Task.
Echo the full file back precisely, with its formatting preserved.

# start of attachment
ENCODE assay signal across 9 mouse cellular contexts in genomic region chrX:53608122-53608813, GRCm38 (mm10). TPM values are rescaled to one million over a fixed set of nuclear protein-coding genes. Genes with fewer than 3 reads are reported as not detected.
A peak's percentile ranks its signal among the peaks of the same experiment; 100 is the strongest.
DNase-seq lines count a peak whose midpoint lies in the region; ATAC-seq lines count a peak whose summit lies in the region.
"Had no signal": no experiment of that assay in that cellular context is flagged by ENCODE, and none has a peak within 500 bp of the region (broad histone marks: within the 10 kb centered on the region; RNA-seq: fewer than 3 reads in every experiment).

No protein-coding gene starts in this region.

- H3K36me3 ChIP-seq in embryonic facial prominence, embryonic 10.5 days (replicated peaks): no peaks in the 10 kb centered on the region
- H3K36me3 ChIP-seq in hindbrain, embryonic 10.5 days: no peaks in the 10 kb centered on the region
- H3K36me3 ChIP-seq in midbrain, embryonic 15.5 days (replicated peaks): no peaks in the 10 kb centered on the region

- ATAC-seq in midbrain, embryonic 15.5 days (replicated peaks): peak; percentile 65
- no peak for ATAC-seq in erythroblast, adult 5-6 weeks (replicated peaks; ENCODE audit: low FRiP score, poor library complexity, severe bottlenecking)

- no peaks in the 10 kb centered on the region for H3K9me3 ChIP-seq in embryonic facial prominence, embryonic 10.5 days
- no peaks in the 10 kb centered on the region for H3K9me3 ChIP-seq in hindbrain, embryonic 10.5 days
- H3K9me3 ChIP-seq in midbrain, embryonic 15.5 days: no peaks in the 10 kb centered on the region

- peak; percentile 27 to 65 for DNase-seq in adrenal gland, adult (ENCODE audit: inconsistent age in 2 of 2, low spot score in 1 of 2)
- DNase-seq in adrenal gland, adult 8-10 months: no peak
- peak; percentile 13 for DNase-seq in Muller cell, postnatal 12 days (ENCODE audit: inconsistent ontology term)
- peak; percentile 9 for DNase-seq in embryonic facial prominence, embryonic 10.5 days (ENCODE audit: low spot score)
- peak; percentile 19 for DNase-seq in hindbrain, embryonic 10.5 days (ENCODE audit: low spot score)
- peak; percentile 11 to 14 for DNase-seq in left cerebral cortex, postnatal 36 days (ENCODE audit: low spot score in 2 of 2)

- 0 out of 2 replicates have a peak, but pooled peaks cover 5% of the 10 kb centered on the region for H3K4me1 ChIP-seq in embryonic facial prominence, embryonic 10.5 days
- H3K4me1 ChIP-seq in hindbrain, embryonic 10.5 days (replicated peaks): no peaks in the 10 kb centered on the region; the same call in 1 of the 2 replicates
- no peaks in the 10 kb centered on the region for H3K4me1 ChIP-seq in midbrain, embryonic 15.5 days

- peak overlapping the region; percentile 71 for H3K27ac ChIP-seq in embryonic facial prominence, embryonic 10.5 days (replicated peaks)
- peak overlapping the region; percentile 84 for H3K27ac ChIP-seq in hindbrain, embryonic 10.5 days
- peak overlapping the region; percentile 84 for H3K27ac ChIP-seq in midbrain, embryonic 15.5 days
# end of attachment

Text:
ENCODE assay signal across 9 mouse cellular contexts in genomic region chrX:53608122-53608813, GRCm38 (mm10). TPM values are rescaled to one million over a fixed set of nuclear protein-coding genes. Genes with fewer than 3 reads are reported as not detected.
A peak's percentile ranks its signal among the peaks of the same experiment; 100 is the strongest.
DNase-seq lines count a peak whose midpoint lies in the region; ATAC-seq lines count a peak whose summit lies in the region.
"Had no signal": no experiment of that assay in that cellular context is flagged by ENCODE, and none has a peak within 500 bp of the region (broad histone marks: within the 10 kb centered on the region; RNA-seq: fewer than 3 reads in every experiment).

No protein-coding gene starts in this region.

- H3K36me3 ChIP-seq in embryonic facial prominence, embryonic 10.5 days (replicated peaks): no peaks in the 10 kb centered on the region
- H3K36me3 ChIP-seq in hindbrain, embryonic 10.5 days: no peaks in the 10 kb centered on the region
- H3K36me3 ChIP-seq in midbrain, embryonic 15.5 days (replicated peaks): no peaks in the 10 kb centered on the region

- ATAC-seq in midbrain, embryonic 15.5 days (replicated peaks): peak; percentile 65
- no peak for ATAC-seq in erythroblast, adult 5-6 weeks (replicated peaks; ENCODE audit: low FRiP score, poor library complexity, severe bottlenecking)

- no peaks in the 10 kb centered on the region for H3K9me3 ChIP-seq in embryonic facial prominence, embryonic 10.5 days
- no peaks in the 10 kb centered on the region for H3K9me3 ChIP-seq in hindbrain, embryonic 10.5 days
- H3K9me3 ChIP-seq in midbrain, embryonic 15.5 days: no peaks in the 10 kb centered on the region

- peak; percentile 27 to 65 for DNase-seq in adrenal gland, adult (ENCODE audit: inconsistent age in 2 of 2, low spot score in 1 of 2)
- DNase-seq in adrenal gland, adult 8-10 months: no peak
- peak; percentile 13 for DNase-seq in Muller cell, postnatal 12 days (ENCODE audit: inconsistent ontology term)
- peak; percentile 9 for DNase-seq in embryonic facial prominence, embryonic 10.5 days (ENCODE audit: low spot score)
- peak; percentile 19 for DNase-seq in hindbrain, embryonic 10.5 days (ENCODE audit: low spot score)
- peak; percentile 11 to 14 for DNase-seq in left cerebral cortex, postnatal 36 days (ENCODE audit: low spot score in 2 of 2)

- 0 out of 2 replicates have a peak, but pooled peaks cover 5% of the 10 kb centered on the region for H3K4me1 ChIP-seq in embryonic facial prominence, embryonic 10.5 days
- H3K4me1 ChIP-seq in hindbrain, embryonic 10.5 days (replicated peaks): no peaks in the 10 kb centered on the region; the same call in 1 of the 2 replicates
- no peaks in the 10 kb centered on the region for H3K4me1 ChIP-seq in midbrain, embryonic 15.5 days

- peak overlapping the region; percentile 71 for H3K27ac ChIP-seq in embryonic facial prominence, embryonic 10.5 days (replicated peaks)
- peak overlapping the region; percentile 84 for H3K27ac ChIP-seq in hindbrain, embryonic 10.5 days
- peak overlapping the region; percentile 84 for H3K27ac ChIP-seq in midbrain, embryonic 15.5 days